We walked through town today to drop off the bottles and tins for recycling. On our way, we passed the tourist information centre, which had pretty flower boxes on the railing outside. I stopped to look at the flowers when a bee flew right into this one.
I realized I never did finish posting the July book list, so here's the end of that:
The Cow Book: A Story of Life on an Irish Family Farm by John Connell
This book was written by young man who comes back to Ireland from Australia to help his dad on the farm. They have cows and sheep. He mixes his own personal history and observations/feelings about farm life, village life, various relationships between family members and other villagers with sections about the history of cows and the cow/human relationship, cross-cultural views on cows, Irish folklore and history, and occasionally comparisons with other animals.
Ancient Irish Legends by Padraic O’Farrell
A collection of stories from Irish folklore that the author likes and has put into his own words. I came across this in the e-book section of the library website. Many of the stories revolve around cows and since I read this directly after The Cow Book, I found myself reading more in-depth stories that were briefly described in that book.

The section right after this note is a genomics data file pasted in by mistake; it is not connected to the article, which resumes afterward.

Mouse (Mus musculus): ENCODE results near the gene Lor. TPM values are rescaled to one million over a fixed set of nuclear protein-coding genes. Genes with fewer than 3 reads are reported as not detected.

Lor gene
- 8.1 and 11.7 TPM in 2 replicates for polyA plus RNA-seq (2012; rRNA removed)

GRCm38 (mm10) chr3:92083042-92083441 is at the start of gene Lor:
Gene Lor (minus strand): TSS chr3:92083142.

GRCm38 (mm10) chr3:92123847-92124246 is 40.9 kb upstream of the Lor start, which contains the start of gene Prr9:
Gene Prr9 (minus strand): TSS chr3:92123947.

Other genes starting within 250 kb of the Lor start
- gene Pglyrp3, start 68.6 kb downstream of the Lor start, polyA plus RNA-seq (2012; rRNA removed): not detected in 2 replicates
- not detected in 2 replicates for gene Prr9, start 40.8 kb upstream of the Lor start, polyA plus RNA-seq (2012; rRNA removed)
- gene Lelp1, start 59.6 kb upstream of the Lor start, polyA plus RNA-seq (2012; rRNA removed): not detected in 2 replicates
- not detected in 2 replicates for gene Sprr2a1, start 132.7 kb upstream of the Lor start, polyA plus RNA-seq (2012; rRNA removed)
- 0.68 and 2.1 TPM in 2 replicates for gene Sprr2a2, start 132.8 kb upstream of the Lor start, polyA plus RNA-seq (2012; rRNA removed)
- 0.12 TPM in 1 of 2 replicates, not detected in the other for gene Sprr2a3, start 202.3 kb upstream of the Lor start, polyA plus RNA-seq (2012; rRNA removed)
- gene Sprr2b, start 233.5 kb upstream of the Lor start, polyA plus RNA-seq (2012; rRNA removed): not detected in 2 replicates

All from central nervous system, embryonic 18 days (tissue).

Death and the Seaside by Alison Moore (e-audiobook)
I downloaded this e-audiobook from that section of the library website. I wasn’t sure about it at first, but soon I was gripped by it, wondering how the story would unfold. The narrative is from different points of view. Bonnie is about to celebrate her 30th birthday and her parents make her move out of their house. She is trying to write short stories and has a couple of cleaning jobs that don’t pay much, but with her parents’ help, she takes a ground floor flat in a house that’s been renovated into flats. eventually, she meets her landlady, Sylvia Slythe, who comments that she knew Bonnie’s mum, and even Bonnie herself when she was quite young. Sylvia is weirdly interested in Bonnie’s writing--both the autobiographical short story she is working on as well as the thesis she was working on before she abandoned her degree program. Why is she so obsessed with Bonnie and her work? Why is Bonnie in the situation she’s in and why does she have such strange dreams? Why does she always need to be on the ground floor? What is this thing about jumping? And what role does literature play in all of this anyway? The Guardian, in a review of the book, says this:
‘Death and the Seaside is a challenging book. Dense, complex, thought-provoking, it manages to be at once a fairytale and a philosophical treatise, high-octane thriller and literary interrogation. Like the dreams that haunt Bonnie’s night-times, it holds its secrets close, and repays careful rereading.’
I hope you are surrounded by niceness and beauty today, too!